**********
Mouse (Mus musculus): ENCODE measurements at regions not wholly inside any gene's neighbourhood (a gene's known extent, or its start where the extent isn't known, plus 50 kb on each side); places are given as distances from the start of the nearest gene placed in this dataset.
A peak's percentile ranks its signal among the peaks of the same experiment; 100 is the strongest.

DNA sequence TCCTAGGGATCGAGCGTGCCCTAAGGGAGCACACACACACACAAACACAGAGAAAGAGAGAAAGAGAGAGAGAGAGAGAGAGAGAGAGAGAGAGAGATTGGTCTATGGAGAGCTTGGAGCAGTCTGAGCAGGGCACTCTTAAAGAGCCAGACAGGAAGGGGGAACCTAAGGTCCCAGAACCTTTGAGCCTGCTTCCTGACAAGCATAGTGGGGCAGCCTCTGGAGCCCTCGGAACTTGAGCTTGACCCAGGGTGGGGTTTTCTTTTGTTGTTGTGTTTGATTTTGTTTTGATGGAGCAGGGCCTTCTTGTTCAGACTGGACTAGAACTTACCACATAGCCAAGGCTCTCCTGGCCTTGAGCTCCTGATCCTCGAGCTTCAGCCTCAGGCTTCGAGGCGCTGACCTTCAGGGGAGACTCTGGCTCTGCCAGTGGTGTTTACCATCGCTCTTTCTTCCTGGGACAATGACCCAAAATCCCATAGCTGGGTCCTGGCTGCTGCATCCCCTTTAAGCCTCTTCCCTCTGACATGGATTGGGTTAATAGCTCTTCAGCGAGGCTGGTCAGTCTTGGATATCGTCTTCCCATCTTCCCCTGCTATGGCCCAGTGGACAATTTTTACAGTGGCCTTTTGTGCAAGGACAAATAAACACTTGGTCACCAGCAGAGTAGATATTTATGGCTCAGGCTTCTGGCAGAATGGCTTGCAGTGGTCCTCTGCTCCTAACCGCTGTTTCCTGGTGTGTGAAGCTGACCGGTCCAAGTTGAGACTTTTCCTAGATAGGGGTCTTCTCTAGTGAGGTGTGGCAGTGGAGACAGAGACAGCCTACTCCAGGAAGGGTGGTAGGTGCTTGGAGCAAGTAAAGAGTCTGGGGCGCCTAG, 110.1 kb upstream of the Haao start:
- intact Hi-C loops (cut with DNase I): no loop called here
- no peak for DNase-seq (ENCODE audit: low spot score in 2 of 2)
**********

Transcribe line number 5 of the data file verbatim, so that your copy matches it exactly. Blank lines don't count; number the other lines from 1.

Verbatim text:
- no peak for DNase-seq (ENCODE audit: low spot score in 2 of 2)